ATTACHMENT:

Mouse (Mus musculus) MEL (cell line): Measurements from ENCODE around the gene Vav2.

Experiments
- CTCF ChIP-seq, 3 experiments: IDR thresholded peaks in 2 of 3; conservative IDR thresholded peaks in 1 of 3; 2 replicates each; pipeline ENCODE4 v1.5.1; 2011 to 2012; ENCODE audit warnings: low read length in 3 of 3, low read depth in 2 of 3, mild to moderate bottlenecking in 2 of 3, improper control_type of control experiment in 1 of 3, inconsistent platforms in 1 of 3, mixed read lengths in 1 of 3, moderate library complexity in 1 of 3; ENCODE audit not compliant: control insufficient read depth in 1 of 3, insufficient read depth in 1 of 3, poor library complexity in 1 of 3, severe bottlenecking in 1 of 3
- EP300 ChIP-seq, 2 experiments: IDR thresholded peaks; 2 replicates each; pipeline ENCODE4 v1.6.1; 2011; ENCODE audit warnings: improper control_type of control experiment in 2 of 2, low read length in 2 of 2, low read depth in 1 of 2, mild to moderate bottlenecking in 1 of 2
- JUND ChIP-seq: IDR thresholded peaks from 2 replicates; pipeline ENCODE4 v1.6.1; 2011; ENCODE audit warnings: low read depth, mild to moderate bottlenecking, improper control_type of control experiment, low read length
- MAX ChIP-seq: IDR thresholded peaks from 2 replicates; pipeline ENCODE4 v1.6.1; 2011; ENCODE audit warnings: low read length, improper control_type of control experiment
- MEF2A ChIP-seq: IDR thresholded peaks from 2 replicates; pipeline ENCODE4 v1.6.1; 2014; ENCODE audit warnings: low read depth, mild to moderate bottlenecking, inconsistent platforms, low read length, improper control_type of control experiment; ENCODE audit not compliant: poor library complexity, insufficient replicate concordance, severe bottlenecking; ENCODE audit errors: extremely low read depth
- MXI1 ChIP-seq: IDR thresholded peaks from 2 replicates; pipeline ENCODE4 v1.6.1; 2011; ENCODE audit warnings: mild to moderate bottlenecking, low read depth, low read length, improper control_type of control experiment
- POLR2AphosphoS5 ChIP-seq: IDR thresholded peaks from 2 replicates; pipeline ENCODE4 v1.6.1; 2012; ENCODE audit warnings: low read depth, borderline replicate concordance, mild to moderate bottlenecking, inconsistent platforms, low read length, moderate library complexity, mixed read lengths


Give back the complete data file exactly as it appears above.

Mouse (Mus musculus) MEL (cell line): Measurements from ENCODE around the gene Vav2.

Experiments
- CTCF ChIP-seq, 3 experiments: IDR thresholded peaks in 2 of 3; conservative IDR thresholded peaks in 1 of 3; 2 replicates each; pipeline ENCODE4 v1.5.1; 2011 to 2012; ENCODE audit warnings: low read length in 3 of 3, low read depth in 2 of 3, mild to moderate bottlenecking in 2 of 3, improper control_type of control experiment in 1 of 3, inconsistent platforms in 1 of 3, mixed read lengths in 1 of 3, moderate library complexity in 1 of 3; ENCODE audit not compliant: control insufficient read depth in 1 of 3, insufficient read depth in 1 of 3, poor library complexity in 1 of 3, severe bottlenecking in 1 of 3
- EP300 ChIP-seq, 2 experiments: IDR thresholded peaks; 2 replicates each; pipeline ENCODE4 v1.6.1; 2011; ENCODE audit warnings: improper control_type of control experiment in 2 of 2, low read length in 2 of 2, low read depth in 1 of 2, mild to moderate bottlenecking in 1 of 2
- JUND ChIP-seq: IDR thresholded peaks from 2 replicates; pipeline ENCODE4 v1.6.1; 2011; ENCODE audit warnings: low read depth, mild to moderate bottlenecking, improper control_type of control experiment, low read length
- MAX ChIP-seq: IDR thresholded peaks from 2 replicates; pipeline ENCODE4 v1.6.1; 2011; ENCODE audit warnings: low read length, improper control_type of control experiment
- MEF2A ChIP-seq: IDR thresholded peaks from 2 replicates; pipeline ENCODE4 v1.6.1; 2014; ENCODE audit warnings: low read depth, mild to moderate bottlenecking, inconsistent platforms, low read length, improper control_type of control experiment; ENCODE audit not compliant: poor library complexity, insufficient replicate concordance, severe bottlenecking; ENCODE audit errors: extremely low read depth
- MXI1 ChIP-seq: IDR thresholded peaks from 2 replicates; pipeline ENCODE4 v1.6.1; 2011; ENCODE audit warnings: mild to moderate bottlenecking, low read depth, low read length, improper control_type of control experiment
- POLR2AphosphoS5 ChIP-seq: IDR thresholded peaks from 2 replicates; pipeline ENCODE4 v1.6.1; 2012; ENCODE audit warnings: low read depth, borderline replicate concordance, mild to moderate bottlenecking, inconsistent platforms, low read length, moderate library complexity, mixed read lengths